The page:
More about: Sparks
Union Chapel is a stunning venue. The converted church tends to lend a sense of gravitas to the shows played there. Tonight, however, Sparks vocalist Russell Mael puts pay to any thoughts of religious imagery or higher beings within about five seconds of arriving on the stage.
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A man in his sixties dressed as a teenage emo fan, with knee length black shorts over black leggings and jet black hair straight out of an early Nine Inch Nails video, he is quite a sight to behold. Only when joined by his brother, keyboard player and musical cult hero Ron Mael, do things start to make a little sense. Not much more, but a little.
Sparks are playing tonight as their stripped back incarnation Two Hands One Mouth, with only the two brothers on stage and no backing band. This has the effect of turning them into a very surreal cabaret act. Russell croons in his still incredibly impressive voice and wheels around the stage, applauding himself as he goes. Ron sits at the keyboard with his fixed icy stare, seemingly unchanged from the early 1970s, dressed as a very sinister looking geography teacher.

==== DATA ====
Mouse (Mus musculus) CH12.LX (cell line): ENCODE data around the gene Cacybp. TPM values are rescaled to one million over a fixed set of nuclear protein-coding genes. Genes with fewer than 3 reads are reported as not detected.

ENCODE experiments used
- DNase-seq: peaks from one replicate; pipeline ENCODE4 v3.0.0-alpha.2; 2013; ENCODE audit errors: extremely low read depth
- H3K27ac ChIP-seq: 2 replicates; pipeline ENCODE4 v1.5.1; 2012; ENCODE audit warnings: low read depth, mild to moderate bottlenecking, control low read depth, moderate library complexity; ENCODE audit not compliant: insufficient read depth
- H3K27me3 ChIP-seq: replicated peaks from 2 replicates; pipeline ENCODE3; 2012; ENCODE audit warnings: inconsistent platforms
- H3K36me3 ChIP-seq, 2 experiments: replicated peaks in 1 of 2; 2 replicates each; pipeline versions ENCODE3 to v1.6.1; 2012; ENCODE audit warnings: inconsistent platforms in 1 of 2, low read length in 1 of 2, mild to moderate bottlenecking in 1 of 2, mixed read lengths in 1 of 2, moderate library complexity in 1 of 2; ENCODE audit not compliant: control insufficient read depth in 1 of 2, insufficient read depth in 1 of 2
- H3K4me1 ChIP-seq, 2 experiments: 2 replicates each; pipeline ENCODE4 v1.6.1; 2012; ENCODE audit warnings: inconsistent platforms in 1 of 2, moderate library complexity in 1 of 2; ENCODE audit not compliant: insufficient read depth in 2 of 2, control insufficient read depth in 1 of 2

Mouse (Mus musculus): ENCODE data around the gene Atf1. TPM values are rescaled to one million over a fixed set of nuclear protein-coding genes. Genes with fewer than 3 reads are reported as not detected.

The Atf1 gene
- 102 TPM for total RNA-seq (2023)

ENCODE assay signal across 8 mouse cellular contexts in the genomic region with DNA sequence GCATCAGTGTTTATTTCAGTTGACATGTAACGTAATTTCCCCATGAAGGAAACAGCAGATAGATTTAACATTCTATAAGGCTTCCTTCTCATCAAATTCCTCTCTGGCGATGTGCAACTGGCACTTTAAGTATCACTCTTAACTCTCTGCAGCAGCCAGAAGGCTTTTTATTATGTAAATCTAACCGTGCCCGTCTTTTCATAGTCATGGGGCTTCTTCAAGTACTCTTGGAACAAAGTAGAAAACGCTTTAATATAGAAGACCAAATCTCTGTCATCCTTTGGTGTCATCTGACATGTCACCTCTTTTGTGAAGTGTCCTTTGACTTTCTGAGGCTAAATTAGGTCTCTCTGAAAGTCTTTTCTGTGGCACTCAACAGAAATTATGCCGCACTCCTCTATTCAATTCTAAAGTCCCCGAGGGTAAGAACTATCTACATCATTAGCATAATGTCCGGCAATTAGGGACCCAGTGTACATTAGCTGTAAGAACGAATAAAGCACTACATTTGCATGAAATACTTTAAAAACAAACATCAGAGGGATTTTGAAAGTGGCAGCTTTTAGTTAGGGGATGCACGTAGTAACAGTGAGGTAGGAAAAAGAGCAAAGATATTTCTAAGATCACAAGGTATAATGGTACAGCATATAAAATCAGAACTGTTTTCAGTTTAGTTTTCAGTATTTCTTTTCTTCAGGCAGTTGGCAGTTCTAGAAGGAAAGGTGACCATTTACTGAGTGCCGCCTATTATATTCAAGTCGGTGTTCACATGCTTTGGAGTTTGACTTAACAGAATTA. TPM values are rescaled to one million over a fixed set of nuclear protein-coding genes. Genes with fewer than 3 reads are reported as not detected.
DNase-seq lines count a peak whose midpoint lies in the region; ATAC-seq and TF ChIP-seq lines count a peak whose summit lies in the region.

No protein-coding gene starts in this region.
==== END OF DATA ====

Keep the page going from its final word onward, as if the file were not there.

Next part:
None of this should work. When on the second song of the night 'Carnegie Hall' Ron repeats the age old musical joke "How do I get to Carnegie Hall? Practice, man, practice", by all rights it should be laughable, but it's not. It's absolutely wonderful and a joy to behold. That has always been the skill of Sparks. Everything they do is ludicrous, but it's backed up by some seriously impressive musicianship that makes it musically rewarding as well as outrageously good fun.
Half way through the set, Sonic Youth's Thurston Moore is introduced, almost apologetically, to play guitar on a riotous 'This Town Ain't Big Enough For The Both Of Us'. It's a measure of the huge personality of Ron and Russell that his arrival and departure are treated almost as a matter of course by the audience, not as the mind-blowing guest appearance that in truth it is.
The biggest cheer of the night comes as Ron performs his party piece. Russell takes over on the keyboards and at first Ron glares at him grumpily before seemingly being taken by the music. Starting by walking to the front of the stage and clicking his fingers ever more intently, he suddenly lets himself go and flings himself around the stage, beaming from ear to ear as he goes. Juvenile, nonsensical and utterly wonderful, it sums up Sparks better than any writer ever could.
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More about: Sparks